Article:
Symptoms of Hyperthyroidism

Symptoms of hyperthyroidism

Hyperthyroidism is a condition in which the thyroid gland makes too many hormones.

Located in the neck around the area of the throat, the thyroid gland is part of the endocrine system. It manufactures hormones that control a number of processes in the body related to metabolism, or the rate at which the body performs necessary functions. In a person with hyperthyroidism, excess thyroid hormones in the blood can cause many problems over time.

Symptoms of Hyperthyroidism

Hyperthyroidism symptoms include nervousness, irritability and trembling. In some cases, the thyroid gland itself becomes enlarged and sticks noticeably out of the lower neck. The protrusion is known as a goiter.

Since metabolism increases when too many thyroid hormones are produced, people with hyperthyroidism may feel hot, even when others around them do not. Weight loss is another symptom of hyperthyroidism, but since the condition can cause increased appetite as well, people with hyperthyroidism may eat more, causing them to gain weight rather than lose it.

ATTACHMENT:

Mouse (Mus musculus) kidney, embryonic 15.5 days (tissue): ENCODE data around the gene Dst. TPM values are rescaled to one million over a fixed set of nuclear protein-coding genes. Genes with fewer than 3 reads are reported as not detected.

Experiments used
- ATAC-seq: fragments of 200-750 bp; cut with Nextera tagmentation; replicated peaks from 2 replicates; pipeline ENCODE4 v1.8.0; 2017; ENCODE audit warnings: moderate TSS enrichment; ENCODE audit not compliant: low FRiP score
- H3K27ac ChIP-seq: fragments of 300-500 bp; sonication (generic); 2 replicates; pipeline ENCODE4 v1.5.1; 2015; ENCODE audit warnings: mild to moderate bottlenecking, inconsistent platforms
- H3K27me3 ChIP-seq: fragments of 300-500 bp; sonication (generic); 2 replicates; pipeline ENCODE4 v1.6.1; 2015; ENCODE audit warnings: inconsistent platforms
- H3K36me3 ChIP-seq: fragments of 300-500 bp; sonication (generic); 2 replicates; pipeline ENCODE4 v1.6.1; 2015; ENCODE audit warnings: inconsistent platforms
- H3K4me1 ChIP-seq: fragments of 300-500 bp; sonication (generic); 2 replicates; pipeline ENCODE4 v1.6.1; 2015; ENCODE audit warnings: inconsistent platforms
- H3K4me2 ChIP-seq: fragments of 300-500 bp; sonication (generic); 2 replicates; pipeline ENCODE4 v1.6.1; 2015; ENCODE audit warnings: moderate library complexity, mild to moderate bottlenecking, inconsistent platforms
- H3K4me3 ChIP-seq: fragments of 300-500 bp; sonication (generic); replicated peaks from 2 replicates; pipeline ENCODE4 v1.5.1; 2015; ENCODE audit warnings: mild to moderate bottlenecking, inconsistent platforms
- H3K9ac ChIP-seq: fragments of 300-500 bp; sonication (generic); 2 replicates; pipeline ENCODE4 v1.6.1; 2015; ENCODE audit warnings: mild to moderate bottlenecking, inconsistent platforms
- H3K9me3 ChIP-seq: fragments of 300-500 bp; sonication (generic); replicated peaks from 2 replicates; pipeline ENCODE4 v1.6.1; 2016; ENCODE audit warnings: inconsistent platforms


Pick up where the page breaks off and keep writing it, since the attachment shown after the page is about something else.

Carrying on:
Other symptoms of hyperthyroidism include fatigue and difficulty sleeping. As the condition progresses, people with hyperthyroidism may also experience muscle weakness, shortness of breath or chest pain.

Symptoms of hyperthyroidism usually develop so gradually, that people with the condition often do not recognize it until they have had it for some time. Older people often do not experience the classic symptoms at all. They may become depressed and begin to lose weight but not connect the symptoms to hyperthyroidism until a blood test determines the diagnosis.

Diagnose and Treatment

When symptoms of hyperthyroidism are noticed, the condition is diagnosed by measuring the levels of thyroid hormone in the blood.

There are three hormones usually measured: thyroxine (T4), triiodothyronine (T3), and thyroid stimulating hormone (TSH). The thyroid hormone that is most active in the body is T3, which is converted from T4 in the blood.

People with hyperthyroidism will usually have high levels of both T3 and T4. Thyroid stimulating hormone (TSH) stimulates the production of T3 and T4. When levels of T3 and T4 are high, levels of TSH decrease in an attempt to slow the release of thyroid hormones into the blood stream. Therefore, a low level of TSH is consistent with a diagnosis of hyperthyroidism.

Once diagnosed, hyperthyroidism can be treated by medication, surgery or a procedure called ablation, in which radioactive iodine is used to decrease the function of the overactive thyroid. Since ablation often results in low thyroid function, patients often need to take medication subsequent to ablation in order to rebalance the thyroid and bring hormone production back to normal.





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